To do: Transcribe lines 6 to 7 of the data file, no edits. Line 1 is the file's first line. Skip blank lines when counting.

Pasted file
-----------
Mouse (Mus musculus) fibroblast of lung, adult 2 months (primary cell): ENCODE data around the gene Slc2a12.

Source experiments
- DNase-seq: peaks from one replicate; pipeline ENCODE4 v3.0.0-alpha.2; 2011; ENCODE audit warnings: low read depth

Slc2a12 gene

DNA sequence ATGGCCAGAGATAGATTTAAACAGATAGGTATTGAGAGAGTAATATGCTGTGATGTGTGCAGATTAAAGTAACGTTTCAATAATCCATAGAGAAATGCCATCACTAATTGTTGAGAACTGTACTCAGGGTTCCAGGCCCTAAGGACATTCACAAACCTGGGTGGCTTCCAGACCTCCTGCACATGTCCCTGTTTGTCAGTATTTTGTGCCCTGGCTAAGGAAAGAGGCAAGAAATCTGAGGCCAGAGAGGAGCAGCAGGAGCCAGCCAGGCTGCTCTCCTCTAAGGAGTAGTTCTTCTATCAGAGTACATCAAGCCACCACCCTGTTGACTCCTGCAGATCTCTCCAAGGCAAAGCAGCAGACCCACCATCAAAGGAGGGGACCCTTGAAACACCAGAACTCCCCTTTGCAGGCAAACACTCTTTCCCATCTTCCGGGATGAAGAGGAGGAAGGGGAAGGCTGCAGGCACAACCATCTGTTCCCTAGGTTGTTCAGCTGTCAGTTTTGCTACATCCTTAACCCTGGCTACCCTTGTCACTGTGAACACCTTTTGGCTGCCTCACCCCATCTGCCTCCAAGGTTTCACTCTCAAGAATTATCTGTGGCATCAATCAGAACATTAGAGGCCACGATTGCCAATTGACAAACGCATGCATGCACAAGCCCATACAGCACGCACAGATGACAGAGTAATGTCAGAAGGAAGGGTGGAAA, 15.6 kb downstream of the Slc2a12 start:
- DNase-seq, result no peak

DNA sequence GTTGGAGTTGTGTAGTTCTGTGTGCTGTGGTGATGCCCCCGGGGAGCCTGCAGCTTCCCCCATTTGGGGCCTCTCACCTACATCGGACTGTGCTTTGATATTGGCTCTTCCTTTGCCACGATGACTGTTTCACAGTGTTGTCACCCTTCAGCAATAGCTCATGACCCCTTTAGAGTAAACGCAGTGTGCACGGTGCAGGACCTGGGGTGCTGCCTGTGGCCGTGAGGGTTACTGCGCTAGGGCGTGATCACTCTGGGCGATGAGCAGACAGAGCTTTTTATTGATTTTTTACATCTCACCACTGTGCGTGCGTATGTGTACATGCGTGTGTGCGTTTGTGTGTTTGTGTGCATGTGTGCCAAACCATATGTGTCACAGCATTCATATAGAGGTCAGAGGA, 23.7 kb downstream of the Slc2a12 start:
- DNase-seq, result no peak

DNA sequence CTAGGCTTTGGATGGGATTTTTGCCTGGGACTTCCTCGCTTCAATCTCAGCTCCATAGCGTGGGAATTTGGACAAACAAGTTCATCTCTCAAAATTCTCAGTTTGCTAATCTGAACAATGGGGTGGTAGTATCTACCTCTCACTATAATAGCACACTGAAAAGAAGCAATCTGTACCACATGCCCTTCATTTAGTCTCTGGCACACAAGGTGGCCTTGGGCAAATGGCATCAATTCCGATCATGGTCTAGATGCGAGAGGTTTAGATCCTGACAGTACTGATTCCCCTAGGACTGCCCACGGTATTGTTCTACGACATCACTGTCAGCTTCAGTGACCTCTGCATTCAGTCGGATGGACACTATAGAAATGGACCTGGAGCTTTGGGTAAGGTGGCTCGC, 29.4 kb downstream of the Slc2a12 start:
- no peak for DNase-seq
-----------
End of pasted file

- DNase-seq, result no peak

DNA sequence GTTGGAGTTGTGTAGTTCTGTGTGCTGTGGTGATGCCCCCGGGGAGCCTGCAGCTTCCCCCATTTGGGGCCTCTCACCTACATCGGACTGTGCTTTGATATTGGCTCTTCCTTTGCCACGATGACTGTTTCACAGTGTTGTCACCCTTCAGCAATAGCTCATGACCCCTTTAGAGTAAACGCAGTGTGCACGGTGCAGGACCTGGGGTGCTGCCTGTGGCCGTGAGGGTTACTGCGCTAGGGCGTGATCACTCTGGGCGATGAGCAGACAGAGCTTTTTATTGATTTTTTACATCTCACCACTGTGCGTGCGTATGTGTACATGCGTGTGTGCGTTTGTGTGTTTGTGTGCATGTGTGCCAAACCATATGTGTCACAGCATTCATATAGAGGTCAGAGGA, 23.7 kb downstream of the Slc2a12 start: